The Caberg Drift Evo has a single large vent in the chin guard which directs air onto the back of the shield to help with demisting.

Up top, there’s another single vent which directs air through the helmet shell and into air channels inside the helmet. That air is then pushed through the helmet and out through the large rear exhaust vent that sits above the spoiler.

Both inlet vents and the exhaust can be closed off by simple and large glove-friendly sliders.

caberg drift evo motorcycle helmet matt black side view
Matt black version showing off the rear spoiler

It’s the same system used on the old Drift and one which owners rated pretty highly, so you shouldn’t have a problem with ventilation on the Drift Evo.

Although, don’t expect the shield to stay clear in wet/cold or humid conditions; you’ll still need the help of that supplied Pinlock anti-fog insert.

Shield (more about shields)

The main shield on the Drift Evo is unchanged from the one on the Drift.

That means it’s a clear shield with a couple of opening tabs and a spring-loaded, quick release shield mechanism with an unusual locking/cracked open mode lever – something that’s only seen otherwise on Arai helmets.

The shield itself works on friction, so no ratchet here. And it’s spring-loaded, meaning when you move the shield towards the closed position, the spring will pull the shield closed, giving it a positive pull against the gasket to ensure a nice air/water tight fit.

That does of course mean you can’t ride along in the usual way with a slightly cracked open shield to let a bit of air in. And whether you find the spring loaded shield a useful feature or not is entirely dependent on personal preference I guess, but if you’re used to old-style shields where it’s down to you to decide exactly how cracked open your shield is, it might take a bit of getting used to.

caberg drift evo carbon motorcycle helmet matt anthracite white sun visor
Full carbon Drift Evo – main shield fully up, sun visor fully down

And if you do like to ride with your shield open a little bit, maybe for demisting or getting a bit of air onto your face while riding, then Caberg hasn’t abandoned you totally.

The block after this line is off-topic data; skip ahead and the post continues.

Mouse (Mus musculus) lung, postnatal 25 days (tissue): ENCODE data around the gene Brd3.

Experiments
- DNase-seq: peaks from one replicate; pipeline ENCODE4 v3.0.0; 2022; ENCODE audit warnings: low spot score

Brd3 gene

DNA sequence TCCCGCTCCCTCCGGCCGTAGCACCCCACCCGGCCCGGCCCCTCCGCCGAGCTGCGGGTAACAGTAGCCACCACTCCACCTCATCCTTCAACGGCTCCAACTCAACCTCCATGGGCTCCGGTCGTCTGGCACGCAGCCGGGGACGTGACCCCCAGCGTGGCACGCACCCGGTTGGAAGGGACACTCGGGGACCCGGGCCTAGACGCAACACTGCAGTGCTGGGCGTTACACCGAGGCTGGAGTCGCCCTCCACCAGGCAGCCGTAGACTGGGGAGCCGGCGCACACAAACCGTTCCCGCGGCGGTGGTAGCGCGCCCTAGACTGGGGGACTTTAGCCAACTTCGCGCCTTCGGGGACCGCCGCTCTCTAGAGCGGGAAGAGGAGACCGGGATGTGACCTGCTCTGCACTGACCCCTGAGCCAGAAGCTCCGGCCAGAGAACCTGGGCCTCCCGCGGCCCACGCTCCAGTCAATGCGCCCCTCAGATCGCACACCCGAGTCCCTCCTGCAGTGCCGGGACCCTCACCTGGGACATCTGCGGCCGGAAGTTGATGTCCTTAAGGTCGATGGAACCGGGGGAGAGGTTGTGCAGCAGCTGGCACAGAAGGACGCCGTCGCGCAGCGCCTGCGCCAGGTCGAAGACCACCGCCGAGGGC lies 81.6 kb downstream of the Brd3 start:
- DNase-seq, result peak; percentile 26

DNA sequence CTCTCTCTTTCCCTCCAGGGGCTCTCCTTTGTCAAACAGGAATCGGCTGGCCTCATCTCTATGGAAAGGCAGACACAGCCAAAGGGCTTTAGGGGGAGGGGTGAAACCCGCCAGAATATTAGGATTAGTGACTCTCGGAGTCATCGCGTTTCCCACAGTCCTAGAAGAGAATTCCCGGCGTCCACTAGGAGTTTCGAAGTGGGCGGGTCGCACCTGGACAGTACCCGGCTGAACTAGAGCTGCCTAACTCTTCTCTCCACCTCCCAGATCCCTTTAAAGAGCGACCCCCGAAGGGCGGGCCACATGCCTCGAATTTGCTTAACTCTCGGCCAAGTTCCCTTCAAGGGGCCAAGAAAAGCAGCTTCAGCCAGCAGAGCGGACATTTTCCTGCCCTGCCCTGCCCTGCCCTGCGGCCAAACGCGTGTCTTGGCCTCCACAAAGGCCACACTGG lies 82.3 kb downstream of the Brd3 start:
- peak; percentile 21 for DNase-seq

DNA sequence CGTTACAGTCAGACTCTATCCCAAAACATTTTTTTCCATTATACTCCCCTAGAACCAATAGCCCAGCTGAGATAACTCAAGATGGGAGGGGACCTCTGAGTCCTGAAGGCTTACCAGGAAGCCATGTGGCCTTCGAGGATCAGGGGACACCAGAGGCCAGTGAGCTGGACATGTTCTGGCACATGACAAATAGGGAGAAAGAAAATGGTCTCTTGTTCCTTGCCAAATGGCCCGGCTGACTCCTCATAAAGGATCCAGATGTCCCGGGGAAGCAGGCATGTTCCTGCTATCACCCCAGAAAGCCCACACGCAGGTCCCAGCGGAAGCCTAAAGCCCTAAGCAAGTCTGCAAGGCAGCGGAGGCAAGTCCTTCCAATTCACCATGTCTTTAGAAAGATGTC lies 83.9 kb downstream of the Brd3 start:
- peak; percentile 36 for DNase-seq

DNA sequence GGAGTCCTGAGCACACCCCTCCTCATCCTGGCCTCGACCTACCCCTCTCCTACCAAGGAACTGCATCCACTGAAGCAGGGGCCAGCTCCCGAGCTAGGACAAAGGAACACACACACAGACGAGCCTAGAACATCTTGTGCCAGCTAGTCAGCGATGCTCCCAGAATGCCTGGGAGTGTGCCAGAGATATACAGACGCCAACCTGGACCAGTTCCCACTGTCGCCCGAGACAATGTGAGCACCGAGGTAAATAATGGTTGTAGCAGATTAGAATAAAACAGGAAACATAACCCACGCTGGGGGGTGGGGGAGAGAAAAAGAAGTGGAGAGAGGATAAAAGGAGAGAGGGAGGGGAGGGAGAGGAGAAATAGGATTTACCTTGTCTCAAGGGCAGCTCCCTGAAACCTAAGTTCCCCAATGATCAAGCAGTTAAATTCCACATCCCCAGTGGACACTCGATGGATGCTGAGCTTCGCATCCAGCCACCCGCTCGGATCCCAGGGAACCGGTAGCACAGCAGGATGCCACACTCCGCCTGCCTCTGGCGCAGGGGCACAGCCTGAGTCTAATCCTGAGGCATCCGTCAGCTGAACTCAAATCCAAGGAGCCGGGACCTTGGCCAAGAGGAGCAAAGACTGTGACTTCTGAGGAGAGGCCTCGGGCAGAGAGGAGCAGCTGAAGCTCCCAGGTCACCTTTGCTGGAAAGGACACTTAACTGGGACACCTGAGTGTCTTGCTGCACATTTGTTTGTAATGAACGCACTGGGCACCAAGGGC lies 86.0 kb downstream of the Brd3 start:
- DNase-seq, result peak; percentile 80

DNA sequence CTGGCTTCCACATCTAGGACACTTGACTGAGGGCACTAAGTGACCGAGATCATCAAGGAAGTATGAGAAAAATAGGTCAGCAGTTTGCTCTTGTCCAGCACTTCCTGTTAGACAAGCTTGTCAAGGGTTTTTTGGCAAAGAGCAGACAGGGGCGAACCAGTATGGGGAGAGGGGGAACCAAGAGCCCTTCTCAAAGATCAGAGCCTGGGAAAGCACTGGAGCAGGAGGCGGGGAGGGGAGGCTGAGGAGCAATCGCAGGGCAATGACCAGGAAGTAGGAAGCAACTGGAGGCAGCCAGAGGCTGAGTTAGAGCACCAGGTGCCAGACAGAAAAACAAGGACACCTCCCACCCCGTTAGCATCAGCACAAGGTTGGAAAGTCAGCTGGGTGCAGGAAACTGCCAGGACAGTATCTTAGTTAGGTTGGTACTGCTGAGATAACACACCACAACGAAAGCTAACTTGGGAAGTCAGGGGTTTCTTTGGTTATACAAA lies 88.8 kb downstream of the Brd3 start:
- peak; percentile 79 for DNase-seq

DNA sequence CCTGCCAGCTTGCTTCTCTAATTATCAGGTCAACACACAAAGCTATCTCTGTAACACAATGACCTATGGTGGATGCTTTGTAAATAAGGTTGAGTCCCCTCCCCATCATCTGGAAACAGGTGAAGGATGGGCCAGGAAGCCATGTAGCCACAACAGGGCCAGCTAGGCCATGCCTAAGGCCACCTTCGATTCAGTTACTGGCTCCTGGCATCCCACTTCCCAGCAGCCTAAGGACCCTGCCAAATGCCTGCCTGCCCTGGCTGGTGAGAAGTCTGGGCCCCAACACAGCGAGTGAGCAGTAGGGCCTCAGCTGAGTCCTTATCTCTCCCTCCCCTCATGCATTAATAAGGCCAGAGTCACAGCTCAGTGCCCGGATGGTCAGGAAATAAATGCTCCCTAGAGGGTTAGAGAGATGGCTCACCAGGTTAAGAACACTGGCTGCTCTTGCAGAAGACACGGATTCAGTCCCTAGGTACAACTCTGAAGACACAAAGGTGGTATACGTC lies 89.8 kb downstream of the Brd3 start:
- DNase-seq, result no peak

At the back of the left hand shield pivot, there’s a small lever that you can pull back which will push the shield forward, cracking it open the shield a few mm at the bottom.

Plus, you can also use the lever to lock the shield in place if you’re going on the track and want to make sure it won’t open up in any circumstance.

Finally, the Caberg Drift Evo does come with a Pinlock Max Vision anti-fog insert in the box; which is an essential piece of kit if you suffer from shield fogging. And, if you’re THAT serious about your track days, there’s also tear-off ready shields available.

Sun Visor

(more about sun visors)

There’s also an integral sun visor in the Caberg Drift Evo – what Caberg calls its Double Visor System (don’t get confused – it’s just a clear main shield and sun visor – nothing more). It’s operated using a slider interestingly located just below the left hand visor pivot.

It’s normal for the sun visor controls to be on the left hand side of the helmet of course, but it’s the first time we’ve seen a slider positioned so close to the visor pivot. What it does mean is that all the visor controls are in the same place which will hopefully mean they’re all convenient and intuitive – although it’s unclear how easy it’ll be to find the slider when you’re wearing gloves and on the move.

caberg drift evo carbon motorcycle helmet black yellow white side view
This one’s another Carbon – this time with hi-viz flashes

The sun visor can be dropped to intermediate points (i.e. isn’t just fully up or down like some sun visors). And as usual, the sun visor isn’t anti-fog so will mist up in cold weather – though it is anti-scratch like the main visor.

Comfort and Sizing

(more about comfort and sizing)

Inside the Caberg Drift Evo is a fully washable and removable lining. Caberg says they’ve re-engineered the cheek pads to provide a better, closer fit than the old Drift and different sized cheek pads are available to customize the fit more if you find it’s a bit loose.

There’s also space inside for a pair of bluetooth speakers.

Owners rated the old Caberg Drift highly for comfort, meaning we gave it a four star rating for comfort overall. And Caberg has changed/improved the internals inside the Evo so, with a bit of luck, that’ll mean it’s even more comfortable. Time will tell.